Madrid, SpainCaixa Forum Madrid
In the center of Madrid, an old power plant floats a few meters off of the ground, framed by a vertical garden. On the ground, a mosaic of concrete triangles leads inside to stairways of impossible perspectives housing a piece of global culture.
The Caixa Forum headquarters in Madrid was designed by architects Jaques Herzog and Pierre De Meuron and built by Ferrovial. It hearkens back to a world fueled by coal and looks to the future with knowledge as its guide.
Construction consisted of transforming the old Central Eléctrica del Mediodía, a 19th-century building designed to supply energy to southern Madrid in bygone times. Today, the exterior of the Caixa Forum building still preserves the look of a factory that has been abandoned for years. It has, however, grown from the original 2,000 square meters to some 10,000.
The only thing not preserved from the original structure was a large granite plinth. After it was removed, the new building appears to float over the plaza. Those 2,500 square meters connect the space with the Prado Museum, a hub of cultural activity.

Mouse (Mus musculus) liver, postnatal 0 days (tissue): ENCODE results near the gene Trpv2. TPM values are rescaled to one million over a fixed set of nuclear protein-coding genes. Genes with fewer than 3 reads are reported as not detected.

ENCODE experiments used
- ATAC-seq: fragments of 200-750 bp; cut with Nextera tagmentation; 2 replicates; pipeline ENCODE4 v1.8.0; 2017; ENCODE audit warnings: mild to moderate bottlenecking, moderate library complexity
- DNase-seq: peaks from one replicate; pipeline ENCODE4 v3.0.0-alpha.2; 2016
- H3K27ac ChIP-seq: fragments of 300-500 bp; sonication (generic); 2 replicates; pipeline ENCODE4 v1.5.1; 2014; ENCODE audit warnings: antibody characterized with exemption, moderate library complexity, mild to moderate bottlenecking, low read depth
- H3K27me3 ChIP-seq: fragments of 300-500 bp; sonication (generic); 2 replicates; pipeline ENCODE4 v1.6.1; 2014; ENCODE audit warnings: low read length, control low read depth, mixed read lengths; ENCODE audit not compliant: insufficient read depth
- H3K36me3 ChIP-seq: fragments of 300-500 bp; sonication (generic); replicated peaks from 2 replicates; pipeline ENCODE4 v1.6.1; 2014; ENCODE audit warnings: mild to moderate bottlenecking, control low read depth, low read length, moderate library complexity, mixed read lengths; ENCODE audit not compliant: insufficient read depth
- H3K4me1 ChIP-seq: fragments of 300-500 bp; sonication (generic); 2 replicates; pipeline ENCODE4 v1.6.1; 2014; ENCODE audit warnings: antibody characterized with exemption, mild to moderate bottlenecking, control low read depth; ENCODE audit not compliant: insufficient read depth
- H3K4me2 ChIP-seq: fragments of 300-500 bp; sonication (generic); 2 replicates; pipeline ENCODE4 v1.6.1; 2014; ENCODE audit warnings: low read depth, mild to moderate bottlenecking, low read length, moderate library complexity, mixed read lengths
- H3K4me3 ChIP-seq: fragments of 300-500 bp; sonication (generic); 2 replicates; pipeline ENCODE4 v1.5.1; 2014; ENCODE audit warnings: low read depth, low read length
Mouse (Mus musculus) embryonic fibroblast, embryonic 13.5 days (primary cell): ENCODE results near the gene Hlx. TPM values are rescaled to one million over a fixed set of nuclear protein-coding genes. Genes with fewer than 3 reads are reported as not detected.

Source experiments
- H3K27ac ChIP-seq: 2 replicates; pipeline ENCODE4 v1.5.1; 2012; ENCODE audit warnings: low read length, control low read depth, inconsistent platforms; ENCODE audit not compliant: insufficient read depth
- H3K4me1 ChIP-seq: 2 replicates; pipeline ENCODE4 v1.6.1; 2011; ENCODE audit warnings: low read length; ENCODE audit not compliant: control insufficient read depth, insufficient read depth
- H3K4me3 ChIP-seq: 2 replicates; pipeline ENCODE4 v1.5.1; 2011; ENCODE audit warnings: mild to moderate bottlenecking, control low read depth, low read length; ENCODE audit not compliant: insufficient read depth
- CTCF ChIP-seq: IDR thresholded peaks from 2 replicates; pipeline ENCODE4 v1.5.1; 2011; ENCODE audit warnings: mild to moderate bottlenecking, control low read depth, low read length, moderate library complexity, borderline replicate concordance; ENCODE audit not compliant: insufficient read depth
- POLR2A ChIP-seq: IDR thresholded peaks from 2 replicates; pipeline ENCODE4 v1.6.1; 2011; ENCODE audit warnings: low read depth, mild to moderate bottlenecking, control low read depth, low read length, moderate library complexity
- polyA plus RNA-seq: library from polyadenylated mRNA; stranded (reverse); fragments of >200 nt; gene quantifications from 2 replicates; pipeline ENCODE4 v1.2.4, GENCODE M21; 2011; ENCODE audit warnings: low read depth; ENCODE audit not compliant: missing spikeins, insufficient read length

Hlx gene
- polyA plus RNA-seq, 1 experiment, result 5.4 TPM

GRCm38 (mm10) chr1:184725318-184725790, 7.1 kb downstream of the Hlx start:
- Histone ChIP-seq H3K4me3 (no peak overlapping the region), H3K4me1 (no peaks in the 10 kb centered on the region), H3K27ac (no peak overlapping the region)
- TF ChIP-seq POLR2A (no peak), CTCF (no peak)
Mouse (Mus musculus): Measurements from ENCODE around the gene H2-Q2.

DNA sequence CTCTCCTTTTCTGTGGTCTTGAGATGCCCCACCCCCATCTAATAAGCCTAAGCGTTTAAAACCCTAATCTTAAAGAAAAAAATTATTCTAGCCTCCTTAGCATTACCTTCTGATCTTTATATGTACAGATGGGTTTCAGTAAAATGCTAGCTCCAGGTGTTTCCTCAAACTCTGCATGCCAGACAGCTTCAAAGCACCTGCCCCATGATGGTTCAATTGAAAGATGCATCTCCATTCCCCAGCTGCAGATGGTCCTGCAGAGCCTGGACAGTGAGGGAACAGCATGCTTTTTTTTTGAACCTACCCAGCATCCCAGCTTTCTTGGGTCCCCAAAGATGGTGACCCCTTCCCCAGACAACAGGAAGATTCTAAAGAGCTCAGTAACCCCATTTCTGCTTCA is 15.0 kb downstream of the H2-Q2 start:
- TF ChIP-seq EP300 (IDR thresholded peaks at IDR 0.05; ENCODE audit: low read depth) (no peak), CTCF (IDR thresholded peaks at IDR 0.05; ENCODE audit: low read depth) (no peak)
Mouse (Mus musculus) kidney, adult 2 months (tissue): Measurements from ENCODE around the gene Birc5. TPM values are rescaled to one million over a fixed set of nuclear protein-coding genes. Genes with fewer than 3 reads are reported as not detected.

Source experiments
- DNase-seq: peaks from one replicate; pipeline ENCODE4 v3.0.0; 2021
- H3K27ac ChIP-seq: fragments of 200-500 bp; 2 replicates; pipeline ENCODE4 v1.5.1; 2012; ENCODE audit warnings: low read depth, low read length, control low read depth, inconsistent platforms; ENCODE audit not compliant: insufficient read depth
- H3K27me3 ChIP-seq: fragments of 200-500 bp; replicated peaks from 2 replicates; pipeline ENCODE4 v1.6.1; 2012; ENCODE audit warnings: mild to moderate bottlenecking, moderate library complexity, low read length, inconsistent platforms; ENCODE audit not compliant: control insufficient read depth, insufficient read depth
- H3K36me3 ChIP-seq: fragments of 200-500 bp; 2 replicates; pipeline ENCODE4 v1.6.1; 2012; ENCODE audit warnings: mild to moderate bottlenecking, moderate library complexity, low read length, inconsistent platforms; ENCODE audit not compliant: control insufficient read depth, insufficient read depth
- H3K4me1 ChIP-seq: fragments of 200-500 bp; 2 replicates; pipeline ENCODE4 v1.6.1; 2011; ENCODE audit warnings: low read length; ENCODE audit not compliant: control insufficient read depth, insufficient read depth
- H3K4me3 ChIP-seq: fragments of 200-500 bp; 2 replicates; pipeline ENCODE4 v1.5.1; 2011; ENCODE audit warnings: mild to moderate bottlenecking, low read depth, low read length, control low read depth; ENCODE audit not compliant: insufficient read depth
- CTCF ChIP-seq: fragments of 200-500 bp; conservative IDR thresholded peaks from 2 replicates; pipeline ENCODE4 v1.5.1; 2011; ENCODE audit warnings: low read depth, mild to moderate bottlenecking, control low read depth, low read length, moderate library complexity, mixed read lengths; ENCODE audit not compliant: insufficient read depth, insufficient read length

Its architecture plays with the environment, too. The square where the building is located is decorated with a vertical garden standing 24 meters high. Patrick Blanc’s work consists of 15,000 plants from 25 different species. They survive without soil – only water and nutrients.
Inside is where the engineering becomes truly remarkable. The central staircase widens as it climbs. The main floor can be accessed by a metal staircase that loops in a spiral. The other floors open up around another circular staircase. The building’s seven levels (two of which are underground) house exhibition halls, an auditorium, conservation workshops, and other commercial spaces.